Commodity agreements are agreements between producer and consumer countries to stabilize markets and increase average prices. Such agreements are common in many markets, including the coffee, tea and sugar markets. The first commodity fund (ETF), such as SPDR Gold Shares NYSE Arca: GLD and iShares Silver Trust NYSE Arca: SLV, owned the physical commodities. NYSE Arca: PALL (Palladium) and NYSE Arca: PPLT (platinum). However, most exchange traded commodities (ETCs) implement a futures trading strategy. At the time, Russian Prime Minister Dmitry Medvedev warned that Russia could fall into recession. He said: «We live in a dynamic and rapidly changing world. It`s so global and so complex that sometimes we can`t keep up with the changes. Analysts said the Russian economy was too dependent on raw materials. [33] A cash contract is a contract in which delivery and payment are made either immediately or with a brief delay. Physical trade usually requires visual control and is done in physical markets such as a farmers` market. On the other hand, derivatives markets require the existence of agreed standards to allow transactions without visual verification. However, unlike futures contracts, futures contracts are standardized from the point of view of contract law (as legal agreements) and traded on certain trading platforms (futures).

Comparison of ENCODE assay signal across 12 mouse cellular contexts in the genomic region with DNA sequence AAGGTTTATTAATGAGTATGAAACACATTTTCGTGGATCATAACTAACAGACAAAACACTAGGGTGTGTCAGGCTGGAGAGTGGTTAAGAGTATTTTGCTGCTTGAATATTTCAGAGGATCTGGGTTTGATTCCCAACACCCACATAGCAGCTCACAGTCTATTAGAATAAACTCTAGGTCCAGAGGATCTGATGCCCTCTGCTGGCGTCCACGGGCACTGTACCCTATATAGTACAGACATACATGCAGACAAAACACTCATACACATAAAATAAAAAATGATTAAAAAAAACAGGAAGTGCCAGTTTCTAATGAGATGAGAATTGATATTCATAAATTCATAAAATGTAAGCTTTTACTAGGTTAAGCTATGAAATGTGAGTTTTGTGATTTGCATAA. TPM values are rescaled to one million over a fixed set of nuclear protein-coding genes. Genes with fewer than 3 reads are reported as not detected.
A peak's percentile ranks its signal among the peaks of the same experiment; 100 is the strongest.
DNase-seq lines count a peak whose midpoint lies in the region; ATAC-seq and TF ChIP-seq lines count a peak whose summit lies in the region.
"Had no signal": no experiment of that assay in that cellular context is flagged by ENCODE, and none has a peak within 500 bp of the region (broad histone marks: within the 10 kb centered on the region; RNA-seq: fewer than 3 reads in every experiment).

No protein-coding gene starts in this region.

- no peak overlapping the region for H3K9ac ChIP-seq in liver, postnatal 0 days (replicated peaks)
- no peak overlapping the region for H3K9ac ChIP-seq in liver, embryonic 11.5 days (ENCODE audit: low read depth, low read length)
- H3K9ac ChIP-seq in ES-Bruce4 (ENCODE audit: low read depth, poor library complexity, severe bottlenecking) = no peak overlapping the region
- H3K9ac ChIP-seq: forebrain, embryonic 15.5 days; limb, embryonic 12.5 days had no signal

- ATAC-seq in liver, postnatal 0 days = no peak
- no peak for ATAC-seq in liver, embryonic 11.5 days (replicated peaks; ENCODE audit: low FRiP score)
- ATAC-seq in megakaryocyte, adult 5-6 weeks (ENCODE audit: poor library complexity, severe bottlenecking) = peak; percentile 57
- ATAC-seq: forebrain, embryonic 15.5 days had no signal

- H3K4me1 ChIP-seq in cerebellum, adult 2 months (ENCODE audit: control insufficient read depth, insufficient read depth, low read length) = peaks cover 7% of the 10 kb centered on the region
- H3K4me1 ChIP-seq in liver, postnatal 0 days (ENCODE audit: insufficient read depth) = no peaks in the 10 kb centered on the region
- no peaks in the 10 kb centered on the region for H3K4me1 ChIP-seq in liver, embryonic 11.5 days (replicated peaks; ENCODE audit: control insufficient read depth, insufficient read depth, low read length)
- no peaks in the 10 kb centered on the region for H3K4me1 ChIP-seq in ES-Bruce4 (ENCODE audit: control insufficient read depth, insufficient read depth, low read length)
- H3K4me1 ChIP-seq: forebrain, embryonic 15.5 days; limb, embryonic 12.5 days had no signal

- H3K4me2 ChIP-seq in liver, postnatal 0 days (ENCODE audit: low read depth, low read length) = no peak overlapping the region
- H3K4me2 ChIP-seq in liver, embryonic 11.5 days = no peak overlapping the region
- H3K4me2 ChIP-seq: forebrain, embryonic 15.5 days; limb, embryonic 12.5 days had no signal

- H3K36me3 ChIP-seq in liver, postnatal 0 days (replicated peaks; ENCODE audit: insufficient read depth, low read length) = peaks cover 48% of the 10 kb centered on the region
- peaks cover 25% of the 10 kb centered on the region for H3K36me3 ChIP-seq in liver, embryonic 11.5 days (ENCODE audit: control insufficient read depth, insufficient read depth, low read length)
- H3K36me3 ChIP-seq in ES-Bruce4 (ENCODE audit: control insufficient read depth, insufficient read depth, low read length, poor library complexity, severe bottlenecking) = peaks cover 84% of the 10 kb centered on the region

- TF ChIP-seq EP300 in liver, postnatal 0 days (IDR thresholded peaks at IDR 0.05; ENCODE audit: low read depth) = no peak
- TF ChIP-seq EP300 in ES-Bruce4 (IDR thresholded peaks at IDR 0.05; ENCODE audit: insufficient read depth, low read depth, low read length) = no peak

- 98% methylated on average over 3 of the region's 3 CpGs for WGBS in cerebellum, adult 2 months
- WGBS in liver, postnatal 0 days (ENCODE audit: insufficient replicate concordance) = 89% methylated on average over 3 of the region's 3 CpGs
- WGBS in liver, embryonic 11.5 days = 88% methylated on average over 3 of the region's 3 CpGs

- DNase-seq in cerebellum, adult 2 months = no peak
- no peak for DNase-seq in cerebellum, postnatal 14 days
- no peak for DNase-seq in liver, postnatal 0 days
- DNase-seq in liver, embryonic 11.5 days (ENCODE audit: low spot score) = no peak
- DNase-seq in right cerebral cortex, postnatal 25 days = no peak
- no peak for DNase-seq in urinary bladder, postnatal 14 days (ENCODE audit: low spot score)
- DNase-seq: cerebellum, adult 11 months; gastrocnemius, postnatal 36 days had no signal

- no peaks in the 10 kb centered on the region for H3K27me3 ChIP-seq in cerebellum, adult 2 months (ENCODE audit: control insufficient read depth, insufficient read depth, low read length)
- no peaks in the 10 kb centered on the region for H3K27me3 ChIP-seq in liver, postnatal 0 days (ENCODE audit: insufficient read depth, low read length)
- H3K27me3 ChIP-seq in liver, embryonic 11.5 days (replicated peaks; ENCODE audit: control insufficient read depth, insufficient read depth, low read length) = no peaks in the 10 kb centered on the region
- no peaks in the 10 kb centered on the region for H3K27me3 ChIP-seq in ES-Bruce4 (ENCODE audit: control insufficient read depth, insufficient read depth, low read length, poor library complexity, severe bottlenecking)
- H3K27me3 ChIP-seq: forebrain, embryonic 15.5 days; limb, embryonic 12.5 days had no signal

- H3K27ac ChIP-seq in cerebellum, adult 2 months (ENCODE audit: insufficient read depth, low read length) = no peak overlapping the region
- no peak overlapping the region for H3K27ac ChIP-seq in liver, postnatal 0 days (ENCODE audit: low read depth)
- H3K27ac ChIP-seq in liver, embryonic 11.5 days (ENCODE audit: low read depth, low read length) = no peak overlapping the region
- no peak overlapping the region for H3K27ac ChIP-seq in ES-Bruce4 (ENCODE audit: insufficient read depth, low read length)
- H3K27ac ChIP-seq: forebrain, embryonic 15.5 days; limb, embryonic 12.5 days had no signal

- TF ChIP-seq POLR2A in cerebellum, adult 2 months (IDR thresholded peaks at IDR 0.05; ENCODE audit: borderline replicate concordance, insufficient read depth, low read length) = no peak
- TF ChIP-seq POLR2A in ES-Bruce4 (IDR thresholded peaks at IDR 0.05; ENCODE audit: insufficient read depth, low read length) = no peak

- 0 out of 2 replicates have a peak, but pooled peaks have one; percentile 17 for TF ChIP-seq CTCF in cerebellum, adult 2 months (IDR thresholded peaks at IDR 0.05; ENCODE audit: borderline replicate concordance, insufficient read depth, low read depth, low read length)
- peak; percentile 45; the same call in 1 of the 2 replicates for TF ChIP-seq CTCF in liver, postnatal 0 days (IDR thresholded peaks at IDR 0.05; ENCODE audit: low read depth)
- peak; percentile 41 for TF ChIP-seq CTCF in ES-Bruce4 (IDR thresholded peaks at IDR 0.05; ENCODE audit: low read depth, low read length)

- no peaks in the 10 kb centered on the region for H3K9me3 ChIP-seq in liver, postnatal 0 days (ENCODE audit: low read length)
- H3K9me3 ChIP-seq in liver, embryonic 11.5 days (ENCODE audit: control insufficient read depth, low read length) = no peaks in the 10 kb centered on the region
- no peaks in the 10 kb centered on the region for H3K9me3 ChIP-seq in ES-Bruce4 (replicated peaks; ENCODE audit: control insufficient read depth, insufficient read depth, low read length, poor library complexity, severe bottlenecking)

As a result, futures contracts are subject to a certain set of rules that may include, for example, the level of contracts and daily interest rates. In many cases, futures contracts are executed by a clearing house, allowing parties to negotiate with reduced counterparty risks. Commodity agreements often involve intervention systems such as buffer stocks and usually last only a few years, after which they are renegotiated. They differ from agreements such as OPEC, not least because producer and consumer countries, unlike agreements created solely to protect the interests of producers, concern both producing and consuming countries. Gold was the first product to be securitized in the early 1990s through an Exchange Traded Fund (ETF), but was not available for trading until 2003. [39] The idea of a gold etF was first officially conceived by Benchmark Asset Management Company Private Ltd in India when it applied to the Securities and Exchange Board of India in May 2002. [41] The first gold exchange traded fund was Gold Bullion Securities, which was launched at ASX in 2003, and the first publicly traded fund was iShares Silver Trust, which was launched on the NYSE in 2006.